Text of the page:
How to Co-Parent Teenagers After Divorce

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For teens, their parents’ divorce can significantly impede their social, emotional and physical well-being. This turning point in their lives can cause feelings of confusion, blame, and even abandonment. It is possible to help your teen cope with divorce with effective co-parenting strategies. Providing teens with consistency, open communication and attention will help them understand and adjust to the household changes divorce brings.

Open Communication

It is likely your teen is old enough to understand how divorce will affect the family dynamic. However, she may be wondering why the divorce is happening to her family. Open the lines of communication so that your teen can ask questions. If she wants to know specifics about the divorce, both parents should provide a simple, yet honest explanation, says Liana Lowenstein, a Toronto-based child psychotherapist. These open dialogues will reassure your teen that the divorce is not her fault and help her feel comfortable talking with both parents about her feelings.

Allow Input

Developmentally Teens are at a stage where they want to establish independence and control over their own lives. Allow your teen to be a part of discussions regarding significant changes brought about because of the divorce. For example, listen to his concerns and suggestions about moving, changing schools or rules and routines. If possible, Lowenstein suggests using consistent rules and discipline at both households; however, your teen can provide input and suggestions. Allow his voice to be heard so he can cope better with the changes.

Keep the Peace

Children of any age should not be exposed to hostile discussions or arguments between parents who are divorcing. Your teen, though, may be affected even more significantly by disagreements because she is betterable to understand the hostility than her younger siblings. As co-parents, do your best to keep the peace. Dealing with divorce is easier for teens when parents get along. Avoid arguing or bitter comments when your children are present and do your best to call a truce for the sake of the children involved.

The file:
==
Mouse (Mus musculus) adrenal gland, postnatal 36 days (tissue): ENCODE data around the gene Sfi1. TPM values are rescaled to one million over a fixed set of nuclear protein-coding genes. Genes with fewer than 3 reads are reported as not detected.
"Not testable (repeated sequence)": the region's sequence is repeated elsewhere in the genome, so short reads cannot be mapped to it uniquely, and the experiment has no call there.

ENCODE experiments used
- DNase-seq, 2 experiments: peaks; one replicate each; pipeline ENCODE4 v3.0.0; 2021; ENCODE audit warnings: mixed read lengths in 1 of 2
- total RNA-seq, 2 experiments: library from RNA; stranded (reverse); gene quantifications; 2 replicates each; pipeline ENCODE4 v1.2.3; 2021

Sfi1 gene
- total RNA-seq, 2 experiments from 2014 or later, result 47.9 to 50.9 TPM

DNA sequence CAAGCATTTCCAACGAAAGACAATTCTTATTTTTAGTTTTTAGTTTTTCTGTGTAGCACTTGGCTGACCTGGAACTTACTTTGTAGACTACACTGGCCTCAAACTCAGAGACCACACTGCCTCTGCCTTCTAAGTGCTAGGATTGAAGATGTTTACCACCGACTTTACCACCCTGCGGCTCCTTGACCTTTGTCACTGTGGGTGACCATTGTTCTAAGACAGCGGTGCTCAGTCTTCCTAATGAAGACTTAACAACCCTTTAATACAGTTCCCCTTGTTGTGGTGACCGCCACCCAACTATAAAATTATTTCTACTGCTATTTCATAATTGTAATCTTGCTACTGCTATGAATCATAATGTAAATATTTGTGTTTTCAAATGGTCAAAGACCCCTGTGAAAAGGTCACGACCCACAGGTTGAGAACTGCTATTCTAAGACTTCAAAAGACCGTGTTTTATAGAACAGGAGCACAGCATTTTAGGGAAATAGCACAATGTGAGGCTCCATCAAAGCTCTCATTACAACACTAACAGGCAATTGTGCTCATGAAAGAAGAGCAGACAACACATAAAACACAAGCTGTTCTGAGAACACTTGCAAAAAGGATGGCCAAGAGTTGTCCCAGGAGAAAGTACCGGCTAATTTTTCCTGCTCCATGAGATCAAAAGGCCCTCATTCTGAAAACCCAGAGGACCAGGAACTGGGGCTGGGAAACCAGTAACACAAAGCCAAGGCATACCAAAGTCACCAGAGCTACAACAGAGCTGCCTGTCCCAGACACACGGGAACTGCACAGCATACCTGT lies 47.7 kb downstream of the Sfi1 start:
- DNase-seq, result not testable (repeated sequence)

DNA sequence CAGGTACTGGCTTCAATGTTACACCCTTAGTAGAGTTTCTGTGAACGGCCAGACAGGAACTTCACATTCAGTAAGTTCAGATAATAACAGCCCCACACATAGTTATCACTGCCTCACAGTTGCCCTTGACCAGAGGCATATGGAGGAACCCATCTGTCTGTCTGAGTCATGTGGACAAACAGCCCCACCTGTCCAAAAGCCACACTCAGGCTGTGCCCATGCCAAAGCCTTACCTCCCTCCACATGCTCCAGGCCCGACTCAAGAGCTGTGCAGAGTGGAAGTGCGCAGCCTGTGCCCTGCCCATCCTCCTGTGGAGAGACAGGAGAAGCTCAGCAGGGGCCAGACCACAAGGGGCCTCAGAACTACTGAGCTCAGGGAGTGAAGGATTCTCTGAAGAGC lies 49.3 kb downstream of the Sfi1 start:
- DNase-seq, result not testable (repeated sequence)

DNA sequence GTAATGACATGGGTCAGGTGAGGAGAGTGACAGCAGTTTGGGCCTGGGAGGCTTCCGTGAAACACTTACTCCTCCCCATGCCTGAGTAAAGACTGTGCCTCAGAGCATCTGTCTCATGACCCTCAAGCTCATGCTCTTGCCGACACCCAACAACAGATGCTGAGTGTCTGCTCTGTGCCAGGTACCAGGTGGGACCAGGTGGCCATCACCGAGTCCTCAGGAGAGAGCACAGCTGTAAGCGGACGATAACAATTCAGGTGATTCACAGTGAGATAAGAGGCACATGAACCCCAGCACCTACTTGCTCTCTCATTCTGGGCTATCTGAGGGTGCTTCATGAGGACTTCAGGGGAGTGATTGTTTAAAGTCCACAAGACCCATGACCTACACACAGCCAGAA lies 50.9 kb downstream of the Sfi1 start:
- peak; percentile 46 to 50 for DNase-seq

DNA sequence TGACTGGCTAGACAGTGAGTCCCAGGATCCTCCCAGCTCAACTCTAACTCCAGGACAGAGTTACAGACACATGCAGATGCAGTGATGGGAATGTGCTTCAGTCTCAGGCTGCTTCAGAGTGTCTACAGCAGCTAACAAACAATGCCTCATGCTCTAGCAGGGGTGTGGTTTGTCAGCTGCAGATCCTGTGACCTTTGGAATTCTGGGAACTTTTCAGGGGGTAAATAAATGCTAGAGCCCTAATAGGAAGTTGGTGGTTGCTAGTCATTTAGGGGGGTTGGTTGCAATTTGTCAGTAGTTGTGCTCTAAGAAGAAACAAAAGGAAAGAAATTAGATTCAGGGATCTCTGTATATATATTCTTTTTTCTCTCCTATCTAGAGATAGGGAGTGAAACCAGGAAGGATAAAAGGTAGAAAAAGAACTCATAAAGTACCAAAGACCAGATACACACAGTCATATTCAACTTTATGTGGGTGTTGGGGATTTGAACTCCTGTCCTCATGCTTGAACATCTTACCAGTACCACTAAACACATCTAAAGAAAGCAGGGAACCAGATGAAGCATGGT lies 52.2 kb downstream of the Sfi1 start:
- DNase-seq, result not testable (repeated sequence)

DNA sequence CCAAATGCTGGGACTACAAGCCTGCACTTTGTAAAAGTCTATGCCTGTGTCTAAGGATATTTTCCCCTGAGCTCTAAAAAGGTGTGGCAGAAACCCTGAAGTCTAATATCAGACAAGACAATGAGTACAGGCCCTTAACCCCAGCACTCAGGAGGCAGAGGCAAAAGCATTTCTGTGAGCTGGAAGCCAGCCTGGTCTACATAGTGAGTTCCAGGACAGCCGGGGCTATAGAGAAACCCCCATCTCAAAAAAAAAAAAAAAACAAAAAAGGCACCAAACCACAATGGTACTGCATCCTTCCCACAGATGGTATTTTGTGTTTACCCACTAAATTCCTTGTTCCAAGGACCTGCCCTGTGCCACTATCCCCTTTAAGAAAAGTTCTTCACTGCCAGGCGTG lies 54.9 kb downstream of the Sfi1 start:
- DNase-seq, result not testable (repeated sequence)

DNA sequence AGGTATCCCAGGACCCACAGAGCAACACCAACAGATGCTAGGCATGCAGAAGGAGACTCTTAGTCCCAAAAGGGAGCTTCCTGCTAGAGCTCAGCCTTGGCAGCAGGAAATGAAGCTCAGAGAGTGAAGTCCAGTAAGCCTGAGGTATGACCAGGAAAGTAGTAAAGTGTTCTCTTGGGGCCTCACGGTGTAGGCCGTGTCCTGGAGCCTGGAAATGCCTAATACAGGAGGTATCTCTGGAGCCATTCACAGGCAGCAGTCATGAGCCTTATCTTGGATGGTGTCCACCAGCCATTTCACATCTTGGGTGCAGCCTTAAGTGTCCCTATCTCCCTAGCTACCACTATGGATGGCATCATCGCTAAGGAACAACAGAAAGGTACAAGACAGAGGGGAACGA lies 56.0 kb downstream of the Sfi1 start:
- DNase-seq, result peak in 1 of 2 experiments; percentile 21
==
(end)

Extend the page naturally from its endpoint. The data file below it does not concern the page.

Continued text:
Attend Activities Together

Teens often feel torn when special events arise that both parents should attend. Your teen may try to keep the peace and hop between both parents at sporting events, recitals and school activities. Eliminate the awkwardness by showing your teen that both parents can get along and be present at the same events. Instead of sitting on opposite ends of the field or gym, sit relatively close together so your teen does not feel torn between the two of you. Resist the urge to skip the event because you want to avoid seeing your ex. Your teen needs the support and presence of both parents when celebrating his accomplishments.

Seek Out Resources

Divorce can cause undue stress for teens. Even though you may think she can share her feelings with both parents, she may be more comfortable talking with a friend, a school counselor or a professional therapist. Seek out professionals to give your teen the opportunity to express her concerns and feelings. If possible, locate a teen group through a social services agency or local church so that your teen can bond with other adolescents who are also coping with the divorce of their parents.